View the schools as international, following a British or American curriculum, rather than British or American schools. The nationality mix of each school is different but, by and large, international schools in Shanghai have a large Asian population (Taiwanese, South Korean, Hong Kong born Chinese, Indian) alongside the Brits, Americans, Aussies and non-English speaking Europeans. [NB Look for a rough breakdown of those percentages in the individual GSGI write-ups; you can decide for yourself whether the mix in a particular school is too diverse for your taste, or not enough]

Feeling that it is part of the whole experience of living overseas, most parents like that their children mix with other children from all over the world, provided that diversity does not hamper their own children’s education. Parents of native English speaking children sometimes complain that the standard of English in classrooms varies enormously and that non-native speakers are given extra help with getting their English up to scratch in preference to native speakers, who might need help with more routine educational issues. It is not reported to be an issue in every school, or indeed every class, but if you think this will be an issue for your child, you would be wise to check school policy regarding admission of non-native English speakers, and additional ESL help once admitted. Admission to some schools is dependent on applicants having a good standard of English (spoken and written). Other schools have a more relaxed policy.

One thing you shouldn’t expect is that your children will be mixing with the locals at school. International schools within China are not open to Chinese passport holders unless they have special permission from the relevant education authorities. There are plenty of Chinese children at the international schools here, but those that attend are either from mixed marriages so will probably hold a foreign passport from the non-Chinese parent, or have been born overseas and therefore hold a foreign passport.

Foreign passport holders are eligible to attend local schools, although not all schools will accept them.  It is quite common for expat children to attend local kindergartens, where classes are either totally in Chinese or more commonly a mix of Chinese and English.  It is much less common to find older expat children attending a local school and the general view, for a whole range of fairly obvious reasons, is that older expat kids are not going to thrive at a local school. If you are very keen on your children learning Mandarin, you should consider Yew Chung, a bilingual international school following an adapted British curriculum with several campuses on Puxi and Pudong.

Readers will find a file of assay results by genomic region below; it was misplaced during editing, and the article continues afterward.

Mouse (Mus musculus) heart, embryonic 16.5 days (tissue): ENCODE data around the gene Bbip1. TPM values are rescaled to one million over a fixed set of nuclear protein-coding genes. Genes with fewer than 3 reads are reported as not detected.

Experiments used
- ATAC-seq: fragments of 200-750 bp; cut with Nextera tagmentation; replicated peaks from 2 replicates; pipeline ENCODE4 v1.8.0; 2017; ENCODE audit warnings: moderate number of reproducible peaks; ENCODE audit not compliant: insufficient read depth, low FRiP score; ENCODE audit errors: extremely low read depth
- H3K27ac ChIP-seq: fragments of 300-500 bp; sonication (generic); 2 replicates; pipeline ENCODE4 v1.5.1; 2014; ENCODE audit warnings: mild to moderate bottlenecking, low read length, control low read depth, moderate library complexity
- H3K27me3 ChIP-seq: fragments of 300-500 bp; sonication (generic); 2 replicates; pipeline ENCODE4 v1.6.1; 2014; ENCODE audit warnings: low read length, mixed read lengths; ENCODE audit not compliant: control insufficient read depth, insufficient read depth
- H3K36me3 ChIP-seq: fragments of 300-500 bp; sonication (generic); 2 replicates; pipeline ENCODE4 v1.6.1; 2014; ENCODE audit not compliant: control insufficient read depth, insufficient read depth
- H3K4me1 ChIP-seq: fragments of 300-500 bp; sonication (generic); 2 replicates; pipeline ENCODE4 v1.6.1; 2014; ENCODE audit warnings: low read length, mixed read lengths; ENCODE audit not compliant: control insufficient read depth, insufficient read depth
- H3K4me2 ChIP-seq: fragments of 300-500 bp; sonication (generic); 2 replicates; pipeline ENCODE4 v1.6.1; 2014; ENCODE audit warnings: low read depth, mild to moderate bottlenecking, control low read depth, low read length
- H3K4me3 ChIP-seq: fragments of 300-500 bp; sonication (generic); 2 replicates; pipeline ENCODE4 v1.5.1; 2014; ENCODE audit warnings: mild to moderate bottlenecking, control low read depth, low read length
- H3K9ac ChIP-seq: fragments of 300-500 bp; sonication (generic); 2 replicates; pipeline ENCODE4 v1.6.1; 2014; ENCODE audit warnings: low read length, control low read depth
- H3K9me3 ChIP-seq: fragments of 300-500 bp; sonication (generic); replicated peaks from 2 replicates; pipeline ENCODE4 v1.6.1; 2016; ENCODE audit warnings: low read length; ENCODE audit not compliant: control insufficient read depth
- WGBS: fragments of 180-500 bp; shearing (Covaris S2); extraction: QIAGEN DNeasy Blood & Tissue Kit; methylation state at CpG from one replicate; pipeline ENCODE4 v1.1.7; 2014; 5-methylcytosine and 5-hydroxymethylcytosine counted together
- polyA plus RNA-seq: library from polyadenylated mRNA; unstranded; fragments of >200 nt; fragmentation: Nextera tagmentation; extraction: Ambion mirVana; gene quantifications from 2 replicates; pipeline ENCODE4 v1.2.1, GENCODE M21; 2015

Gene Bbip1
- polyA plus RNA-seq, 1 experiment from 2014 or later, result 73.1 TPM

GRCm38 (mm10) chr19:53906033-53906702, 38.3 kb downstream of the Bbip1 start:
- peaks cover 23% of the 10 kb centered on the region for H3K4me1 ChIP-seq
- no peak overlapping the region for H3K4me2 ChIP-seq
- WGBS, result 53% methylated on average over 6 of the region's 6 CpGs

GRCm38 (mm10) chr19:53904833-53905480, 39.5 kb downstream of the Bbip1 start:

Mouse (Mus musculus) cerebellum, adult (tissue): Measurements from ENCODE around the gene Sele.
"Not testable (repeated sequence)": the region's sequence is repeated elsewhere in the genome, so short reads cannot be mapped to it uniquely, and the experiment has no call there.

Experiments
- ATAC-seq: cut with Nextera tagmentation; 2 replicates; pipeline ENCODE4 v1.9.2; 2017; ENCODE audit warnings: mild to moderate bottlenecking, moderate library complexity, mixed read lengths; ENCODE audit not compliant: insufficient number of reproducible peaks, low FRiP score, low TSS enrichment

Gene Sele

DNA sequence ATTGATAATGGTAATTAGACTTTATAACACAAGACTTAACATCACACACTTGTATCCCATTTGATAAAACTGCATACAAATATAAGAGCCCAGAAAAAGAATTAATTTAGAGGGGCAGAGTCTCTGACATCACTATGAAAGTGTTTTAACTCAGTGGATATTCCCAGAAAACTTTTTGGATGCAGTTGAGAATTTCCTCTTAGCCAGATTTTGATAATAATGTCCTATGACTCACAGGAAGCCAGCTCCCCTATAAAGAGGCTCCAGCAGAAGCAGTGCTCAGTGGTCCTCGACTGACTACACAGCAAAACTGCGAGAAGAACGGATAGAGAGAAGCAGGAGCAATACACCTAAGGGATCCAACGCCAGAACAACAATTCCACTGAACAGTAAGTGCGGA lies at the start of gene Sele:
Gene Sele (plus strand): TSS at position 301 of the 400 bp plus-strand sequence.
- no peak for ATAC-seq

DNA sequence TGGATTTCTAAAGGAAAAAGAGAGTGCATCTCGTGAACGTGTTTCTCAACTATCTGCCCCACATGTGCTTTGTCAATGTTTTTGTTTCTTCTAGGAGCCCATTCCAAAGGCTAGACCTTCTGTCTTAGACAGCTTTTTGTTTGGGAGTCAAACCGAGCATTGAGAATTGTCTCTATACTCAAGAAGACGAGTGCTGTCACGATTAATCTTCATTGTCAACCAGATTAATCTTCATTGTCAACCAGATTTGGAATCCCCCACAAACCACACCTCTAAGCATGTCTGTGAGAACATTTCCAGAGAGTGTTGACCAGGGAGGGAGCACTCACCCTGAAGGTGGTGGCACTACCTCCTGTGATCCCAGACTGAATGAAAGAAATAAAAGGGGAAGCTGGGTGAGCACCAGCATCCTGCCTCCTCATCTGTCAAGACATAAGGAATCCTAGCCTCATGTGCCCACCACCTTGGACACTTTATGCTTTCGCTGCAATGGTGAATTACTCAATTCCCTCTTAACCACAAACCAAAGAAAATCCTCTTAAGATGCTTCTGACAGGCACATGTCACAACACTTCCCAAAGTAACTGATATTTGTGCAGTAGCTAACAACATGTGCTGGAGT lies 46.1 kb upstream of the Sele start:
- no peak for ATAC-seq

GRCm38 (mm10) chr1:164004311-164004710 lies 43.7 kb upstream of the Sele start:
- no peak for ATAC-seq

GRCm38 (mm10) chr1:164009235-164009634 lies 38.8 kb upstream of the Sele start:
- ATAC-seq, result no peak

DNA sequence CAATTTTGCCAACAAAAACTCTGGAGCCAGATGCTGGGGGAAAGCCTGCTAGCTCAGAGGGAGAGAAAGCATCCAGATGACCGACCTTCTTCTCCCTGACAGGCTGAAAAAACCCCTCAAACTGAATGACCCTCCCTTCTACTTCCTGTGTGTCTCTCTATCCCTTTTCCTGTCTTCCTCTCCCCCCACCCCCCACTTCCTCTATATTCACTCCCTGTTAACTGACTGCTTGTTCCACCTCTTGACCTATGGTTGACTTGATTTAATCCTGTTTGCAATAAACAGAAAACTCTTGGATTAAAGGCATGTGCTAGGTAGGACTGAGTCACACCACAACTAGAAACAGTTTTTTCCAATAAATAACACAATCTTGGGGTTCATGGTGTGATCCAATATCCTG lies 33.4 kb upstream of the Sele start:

The school run

All the international schools have a school bus service and a surprising number of people put their children on school buses for even a five-minute journey. Longer distances to school are more problematic and many parents feel uncomfortable about putting their children on a school bus for any journey outside their immediate neighbourhood.  Tales of doors falling off buses, accidents and even a sleeping child being left on a bus all day circulate around the community from time to time. The result is that people tend to choose housing based on proximity to the school rather than the workplace. 

For obvious reasons, expat housing has sprung up around the international schools and in many areas it is possible to cycle or walk children to school - something which feels comfortingly normal and can be very pleasant until the extremes of weather strike in January/February (bracingly cold) and June/July (hot and wet). Even then, by the time the novelty factor of wrapping up in cold weather gear or wearing shorts in the rain has worn off, you will be onto a more mellow phase of weather.

If walking or cycling is not an option, an alternative to the school bus is to have your driver take your children to school and pick them up at the end of the day. Older children will often just get dropped off with the driver acting as a glorified taxi driver; younger children usually go along with a parent or sometimes the ayi. Logistically, using the car can be fraught with problems and doesn’t work well when the main earner needs the car to get to the airport or work at about the same time as school starts. Families work around it, but if you need to rely on your driver for the school run, be prepared for some forward planning. There is a lot to be said for living close to your school of choice.

List of Schools

Click here to find a snap shot overview of Shanghai Schools Expats Might Consider, and we stress the word might. Out of all schools English-speaking expats might hear about or consider, only those they actually choose for their own children and are consequently selected for a full GSGI review, have "A GSGI School" by their listing.